“The art world is and always has been a  complex system, a field of constellations and interrelations—some friendly to each other, some antagonistic… each of us acteurs decides where we position ourselves and in what direction we move…

Exhibitions are opportunities to test situations and combinations, and to explore thoughts. For me, they… carry the potential to construct architectures of discourse. From my perspective, exhibitions are equal to seminars; both produce a space for communication through artistic and intellectual means…

An exhibition is a zone of activity, a space for communication that one must produce; it is not a given. An exhibition has to clarify what questions are being raised and share this process with the audience…”

—Ute Meta Bauer, “Zones of Activity: From the Gallery to the Classroom,” from Learning Mind: Experience into Art, Mary Jane Jacobs and Jacquelynn Baas, eds. (2009)

Ute Meta Bauer on Exhibitions


[Robert Irwin] came to think of paintings as showing two faces, one as interpretable image and another as physical presence, and he saw the former as bleeding the intensity of the latter. To the extent that a canvas could be subsumed as a painting of something, it was no longer being confronted as an energy field in its own right. And what Irwin was increasingly after was this pure physicality.

…[Irwin noted:] “When you stop giving [the late line paintings] a literate or articulate read (the kind of read you give a Renaissance painting) and instead look at them perceptually, you find that your eye ends up suspended in mid-air, mid-space, or mid-stride: both time and space blend into a continuum. You lose your bearings for a moment. … The thing is you cease reading and you cease articulating and you fall into a state where nothing else is going on but the tactile, experimental process.

“…When I look at the world now, my posture is not one of focus but rather of attention.”

Lawrence Weschler, Robert Irwin / MATRIX 15 catalog essay, University Art Museum (now BAM/PFA), October 1, 1978 – December 31, 1978

Lawrence Weschler’s catalog essay for Robert Irwin’s MATRIX 15 project at BAM/PFA in 1978

Art & Development, Artists

“You could say that what is on display is failure, what has not been achieved,” [says] Liversidge.

Liversidge is that rare thing for an artist, a poet who proposes to “investigate coincidence” and “a composer” of other people’s actions. It is up to the recipient to determine to what extent they can embrace the project.

Karen Wright, “In The Studio: Peter Liversidge, artist,” The Independent, August 2, 2013

Peter Liversidge on failure and the role of viewers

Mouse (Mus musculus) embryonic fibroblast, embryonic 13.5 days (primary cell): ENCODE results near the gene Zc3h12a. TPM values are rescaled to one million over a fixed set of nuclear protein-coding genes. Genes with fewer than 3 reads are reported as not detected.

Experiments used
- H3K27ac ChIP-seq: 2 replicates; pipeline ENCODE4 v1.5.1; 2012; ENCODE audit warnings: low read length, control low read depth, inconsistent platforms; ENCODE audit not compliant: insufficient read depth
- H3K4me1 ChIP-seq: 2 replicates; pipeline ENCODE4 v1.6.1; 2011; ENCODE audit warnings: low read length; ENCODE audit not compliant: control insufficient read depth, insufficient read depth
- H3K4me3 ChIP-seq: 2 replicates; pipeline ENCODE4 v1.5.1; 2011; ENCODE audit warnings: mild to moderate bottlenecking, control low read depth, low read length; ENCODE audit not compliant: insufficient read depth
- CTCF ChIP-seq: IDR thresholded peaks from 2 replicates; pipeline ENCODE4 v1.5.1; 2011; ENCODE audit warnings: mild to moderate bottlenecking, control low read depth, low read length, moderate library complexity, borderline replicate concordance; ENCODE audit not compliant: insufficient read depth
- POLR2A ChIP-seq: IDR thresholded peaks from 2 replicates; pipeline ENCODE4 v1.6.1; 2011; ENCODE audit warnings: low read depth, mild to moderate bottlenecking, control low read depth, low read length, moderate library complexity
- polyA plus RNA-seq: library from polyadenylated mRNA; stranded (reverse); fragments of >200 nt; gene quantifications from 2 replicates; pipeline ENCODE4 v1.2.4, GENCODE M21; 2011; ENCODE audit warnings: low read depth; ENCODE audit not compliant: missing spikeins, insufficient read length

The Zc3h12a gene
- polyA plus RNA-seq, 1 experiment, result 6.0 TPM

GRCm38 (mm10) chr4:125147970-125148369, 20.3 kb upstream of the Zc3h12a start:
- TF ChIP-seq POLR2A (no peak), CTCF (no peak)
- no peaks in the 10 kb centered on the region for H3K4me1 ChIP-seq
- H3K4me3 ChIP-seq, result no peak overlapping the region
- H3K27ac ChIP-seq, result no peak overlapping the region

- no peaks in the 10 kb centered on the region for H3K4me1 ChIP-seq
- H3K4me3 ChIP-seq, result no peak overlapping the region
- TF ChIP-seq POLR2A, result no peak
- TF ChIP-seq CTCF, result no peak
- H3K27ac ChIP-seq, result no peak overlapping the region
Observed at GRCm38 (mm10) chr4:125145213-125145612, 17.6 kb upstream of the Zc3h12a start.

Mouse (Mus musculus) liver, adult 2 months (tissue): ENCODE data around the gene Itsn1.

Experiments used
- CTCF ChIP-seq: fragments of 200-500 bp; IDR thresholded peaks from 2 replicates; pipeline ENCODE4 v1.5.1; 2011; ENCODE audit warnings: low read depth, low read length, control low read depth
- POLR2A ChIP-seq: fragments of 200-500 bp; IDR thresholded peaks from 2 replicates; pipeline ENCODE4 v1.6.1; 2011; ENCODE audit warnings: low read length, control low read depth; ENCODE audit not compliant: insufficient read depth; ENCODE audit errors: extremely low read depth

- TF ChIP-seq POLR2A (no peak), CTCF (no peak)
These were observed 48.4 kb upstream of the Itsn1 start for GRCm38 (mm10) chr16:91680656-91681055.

But Crafter-Hours is also a way to give credit where credit is long overdue. Every art show relies on the labor of many people, including interns, staff, and fabricators. The work depends on far more than just the (usually singular) artist credited with its authorship. Crafter-Hours is one opportunity to trouble the convention of rendering that labor invisible.

—Lisi Raskin, with Roxanne D. Crocker, Kate Fox, Lydia Enriquez, Sean Gerstley, Misha Kahn, Kim Charles Kay, Brittany Mroczek, Lisi Raskin, Jon Rider, Katie Stout, Recuperative Tactics at Art in General through May 31.

Lisi Raskin addresses Invisible Labor through Crafter-Hours


“The writer either has a meaning and cannot express it, or he inadvertently says something else, or he is almost indifferent as to whether his words mean anything or not. This mixture of vagueness and sheer incompetence is the most marked characteristic of modern English prose.

…modern writing at its worst … consists in gumming together long strips of words which have already been set in order by someone else, and making the results presentable by sheer humbug….

1. Never use a metaphor, simile, or other figure of speech which you are used to seeing in print.

2. Never use a long word where a short one will do.

3. If it is possible to cut a word out, always cut it out.

4. Never use the passive where you can use the active.

5. Never use a foreign phrase, a scientific word, or a jargon word if you can think of an everyday English equivalent.

6. Break any of these rules sooner than say anything outright barbarous.”

George Orwell, “Politics and the English Language” (1946)

George Orwell on vagueness in writing

Art & Development

In case this was not already clear:

“I just don’t see room for experimentation. Creativity takes time and space and does not always bear financial fruit within a fiscal year. I find many artists to be very impatient, causing them to present work too quickly or get into agreements that are financially based and do nothing to push their work forward in formal, intellectual or conceptual ways. Past ideas just get regurgitated and we all learn nothing in the process.”

—as quoted by Christian L. Frock, “Priced Out: San Francisco’s Changing Values and Artist Exodus,” KQED Arts, April 3, 2014.

Lisa Dent, on why the market is at odds with art


“…the history of market success and the history of interesting ideas in art diverge more often than they connect. I grew up seeing an art world where that success immediately made your ideas suspect. You grew up seeing one where market failure meant a failure of idea as well. Each situation was fleeting and in the larger sense meaningless.”

Nayland Blake on defining your own success